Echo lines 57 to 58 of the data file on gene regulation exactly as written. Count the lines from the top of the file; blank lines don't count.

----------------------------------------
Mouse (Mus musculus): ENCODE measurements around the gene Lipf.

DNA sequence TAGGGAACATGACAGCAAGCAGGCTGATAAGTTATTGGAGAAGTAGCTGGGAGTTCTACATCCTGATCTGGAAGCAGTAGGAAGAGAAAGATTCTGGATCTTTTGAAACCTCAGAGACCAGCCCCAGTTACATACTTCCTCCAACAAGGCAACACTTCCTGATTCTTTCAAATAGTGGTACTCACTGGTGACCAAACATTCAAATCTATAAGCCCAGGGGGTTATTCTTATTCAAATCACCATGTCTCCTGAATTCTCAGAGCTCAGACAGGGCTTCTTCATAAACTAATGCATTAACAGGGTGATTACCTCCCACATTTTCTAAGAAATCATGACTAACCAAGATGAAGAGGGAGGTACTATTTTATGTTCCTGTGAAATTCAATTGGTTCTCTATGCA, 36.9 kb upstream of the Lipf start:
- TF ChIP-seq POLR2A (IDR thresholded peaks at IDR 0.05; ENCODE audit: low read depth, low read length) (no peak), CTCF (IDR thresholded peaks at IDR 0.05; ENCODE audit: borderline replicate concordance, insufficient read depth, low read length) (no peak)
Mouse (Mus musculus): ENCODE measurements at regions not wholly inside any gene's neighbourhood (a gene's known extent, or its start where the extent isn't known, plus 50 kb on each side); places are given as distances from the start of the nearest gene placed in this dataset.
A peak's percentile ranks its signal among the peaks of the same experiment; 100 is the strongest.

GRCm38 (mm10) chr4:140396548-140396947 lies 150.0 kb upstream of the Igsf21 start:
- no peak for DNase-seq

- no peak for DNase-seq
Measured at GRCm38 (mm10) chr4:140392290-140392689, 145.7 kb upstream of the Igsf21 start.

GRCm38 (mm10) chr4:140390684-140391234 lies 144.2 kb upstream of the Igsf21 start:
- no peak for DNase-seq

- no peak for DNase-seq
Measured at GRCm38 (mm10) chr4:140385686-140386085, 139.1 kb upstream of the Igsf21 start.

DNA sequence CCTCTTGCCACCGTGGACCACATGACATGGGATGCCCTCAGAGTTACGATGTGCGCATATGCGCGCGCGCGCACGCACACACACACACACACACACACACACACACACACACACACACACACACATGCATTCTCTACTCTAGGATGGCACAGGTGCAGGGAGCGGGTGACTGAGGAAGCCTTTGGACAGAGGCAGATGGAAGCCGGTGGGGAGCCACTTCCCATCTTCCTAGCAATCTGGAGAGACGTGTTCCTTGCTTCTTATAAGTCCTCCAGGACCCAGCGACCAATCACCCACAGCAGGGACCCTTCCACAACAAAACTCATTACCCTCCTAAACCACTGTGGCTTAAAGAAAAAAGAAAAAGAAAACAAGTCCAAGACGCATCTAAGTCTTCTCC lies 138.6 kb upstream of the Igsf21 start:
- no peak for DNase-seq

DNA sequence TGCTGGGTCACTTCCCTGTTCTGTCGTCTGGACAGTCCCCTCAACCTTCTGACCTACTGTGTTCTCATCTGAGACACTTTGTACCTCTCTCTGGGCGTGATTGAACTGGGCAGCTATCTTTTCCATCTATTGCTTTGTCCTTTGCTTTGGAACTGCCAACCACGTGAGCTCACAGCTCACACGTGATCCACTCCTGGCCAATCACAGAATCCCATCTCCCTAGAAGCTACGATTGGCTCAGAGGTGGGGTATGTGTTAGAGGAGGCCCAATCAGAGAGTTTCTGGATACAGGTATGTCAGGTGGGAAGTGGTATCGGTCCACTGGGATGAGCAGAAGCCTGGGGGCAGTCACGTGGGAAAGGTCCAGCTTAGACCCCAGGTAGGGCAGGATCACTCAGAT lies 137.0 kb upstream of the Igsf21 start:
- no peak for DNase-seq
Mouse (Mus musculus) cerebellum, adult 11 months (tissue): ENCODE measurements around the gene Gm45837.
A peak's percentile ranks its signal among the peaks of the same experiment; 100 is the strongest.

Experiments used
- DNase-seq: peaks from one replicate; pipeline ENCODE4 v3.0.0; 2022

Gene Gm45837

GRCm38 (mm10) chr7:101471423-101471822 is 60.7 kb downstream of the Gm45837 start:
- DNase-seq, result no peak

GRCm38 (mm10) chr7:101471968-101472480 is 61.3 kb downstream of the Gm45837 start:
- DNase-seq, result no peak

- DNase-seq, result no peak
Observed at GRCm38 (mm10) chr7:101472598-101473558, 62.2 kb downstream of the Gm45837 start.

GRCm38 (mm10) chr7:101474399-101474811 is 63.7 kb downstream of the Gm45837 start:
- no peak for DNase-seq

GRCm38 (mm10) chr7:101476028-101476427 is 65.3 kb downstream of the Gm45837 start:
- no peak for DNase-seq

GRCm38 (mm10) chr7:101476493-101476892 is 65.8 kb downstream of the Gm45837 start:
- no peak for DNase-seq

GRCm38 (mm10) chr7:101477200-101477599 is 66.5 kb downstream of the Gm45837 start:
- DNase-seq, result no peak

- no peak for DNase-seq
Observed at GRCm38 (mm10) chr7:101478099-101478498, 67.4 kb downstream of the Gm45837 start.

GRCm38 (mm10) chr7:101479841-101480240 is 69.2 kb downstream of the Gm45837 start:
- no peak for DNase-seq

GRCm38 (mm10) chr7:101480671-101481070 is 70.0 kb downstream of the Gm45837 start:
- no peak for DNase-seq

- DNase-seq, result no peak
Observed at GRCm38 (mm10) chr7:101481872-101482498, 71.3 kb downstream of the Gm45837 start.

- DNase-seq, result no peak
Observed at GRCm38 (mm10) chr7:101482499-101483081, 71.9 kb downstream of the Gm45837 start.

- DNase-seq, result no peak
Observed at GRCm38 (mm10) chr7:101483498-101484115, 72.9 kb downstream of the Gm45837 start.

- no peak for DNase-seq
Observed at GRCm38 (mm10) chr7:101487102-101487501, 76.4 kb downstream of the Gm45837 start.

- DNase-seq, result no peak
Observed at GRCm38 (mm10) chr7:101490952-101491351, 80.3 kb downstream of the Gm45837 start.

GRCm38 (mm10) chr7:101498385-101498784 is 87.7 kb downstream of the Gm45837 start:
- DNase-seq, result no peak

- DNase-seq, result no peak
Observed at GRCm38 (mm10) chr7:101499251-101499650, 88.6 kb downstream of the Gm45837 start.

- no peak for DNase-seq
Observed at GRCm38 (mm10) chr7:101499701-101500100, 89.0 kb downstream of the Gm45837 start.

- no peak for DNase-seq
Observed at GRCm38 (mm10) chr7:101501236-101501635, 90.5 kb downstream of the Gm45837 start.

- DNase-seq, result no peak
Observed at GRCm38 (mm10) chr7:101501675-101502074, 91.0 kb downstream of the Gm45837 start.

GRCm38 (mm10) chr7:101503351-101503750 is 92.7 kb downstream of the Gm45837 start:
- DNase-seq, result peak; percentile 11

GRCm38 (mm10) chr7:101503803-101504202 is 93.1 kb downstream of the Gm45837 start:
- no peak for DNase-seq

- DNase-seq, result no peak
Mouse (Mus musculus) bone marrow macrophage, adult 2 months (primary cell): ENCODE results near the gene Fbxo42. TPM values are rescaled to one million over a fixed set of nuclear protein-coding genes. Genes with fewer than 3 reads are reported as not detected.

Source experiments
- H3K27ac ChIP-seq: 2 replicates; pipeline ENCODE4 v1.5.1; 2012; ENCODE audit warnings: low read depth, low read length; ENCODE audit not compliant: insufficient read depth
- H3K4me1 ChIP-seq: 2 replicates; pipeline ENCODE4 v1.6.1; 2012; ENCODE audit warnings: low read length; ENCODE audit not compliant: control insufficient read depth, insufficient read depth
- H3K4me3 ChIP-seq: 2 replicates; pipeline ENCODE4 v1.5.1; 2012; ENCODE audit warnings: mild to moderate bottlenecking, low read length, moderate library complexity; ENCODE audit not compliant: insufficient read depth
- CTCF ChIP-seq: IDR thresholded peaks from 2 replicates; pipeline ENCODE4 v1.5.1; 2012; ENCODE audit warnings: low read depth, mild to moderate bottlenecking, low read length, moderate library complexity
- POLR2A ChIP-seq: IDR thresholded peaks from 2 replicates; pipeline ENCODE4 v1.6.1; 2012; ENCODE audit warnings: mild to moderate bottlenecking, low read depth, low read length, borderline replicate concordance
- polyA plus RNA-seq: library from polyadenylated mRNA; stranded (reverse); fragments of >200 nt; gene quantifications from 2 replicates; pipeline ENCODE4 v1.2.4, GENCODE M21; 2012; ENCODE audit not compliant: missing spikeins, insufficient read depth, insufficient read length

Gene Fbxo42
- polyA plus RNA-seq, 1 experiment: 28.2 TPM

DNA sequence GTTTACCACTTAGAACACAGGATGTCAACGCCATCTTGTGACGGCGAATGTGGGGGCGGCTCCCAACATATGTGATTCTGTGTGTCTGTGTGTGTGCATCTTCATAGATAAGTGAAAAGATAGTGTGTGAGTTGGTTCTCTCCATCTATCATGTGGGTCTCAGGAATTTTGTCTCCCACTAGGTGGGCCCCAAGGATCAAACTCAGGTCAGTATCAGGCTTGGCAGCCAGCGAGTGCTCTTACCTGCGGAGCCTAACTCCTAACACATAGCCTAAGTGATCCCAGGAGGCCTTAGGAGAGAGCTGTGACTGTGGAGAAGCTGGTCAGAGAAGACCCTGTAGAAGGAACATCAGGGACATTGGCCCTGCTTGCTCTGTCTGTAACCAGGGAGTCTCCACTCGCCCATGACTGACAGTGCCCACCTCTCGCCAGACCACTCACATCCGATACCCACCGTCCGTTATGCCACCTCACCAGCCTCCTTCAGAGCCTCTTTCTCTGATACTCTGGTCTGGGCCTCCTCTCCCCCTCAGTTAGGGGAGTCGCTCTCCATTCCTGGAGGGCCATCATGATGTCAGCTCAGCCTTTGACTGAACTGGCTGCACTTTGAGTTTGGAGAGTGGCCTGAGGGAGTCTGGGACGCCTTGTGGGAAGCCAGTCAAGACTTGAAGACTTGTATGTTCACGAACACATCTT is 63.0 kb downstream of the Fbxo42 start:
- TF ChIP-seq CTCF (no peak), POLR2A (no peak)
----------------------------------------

- no peak for DNase-seq
Observed at GRCm38 (mm10) chr7:101499701-101500100, 89.0 kb downstream of the Gm45837 start.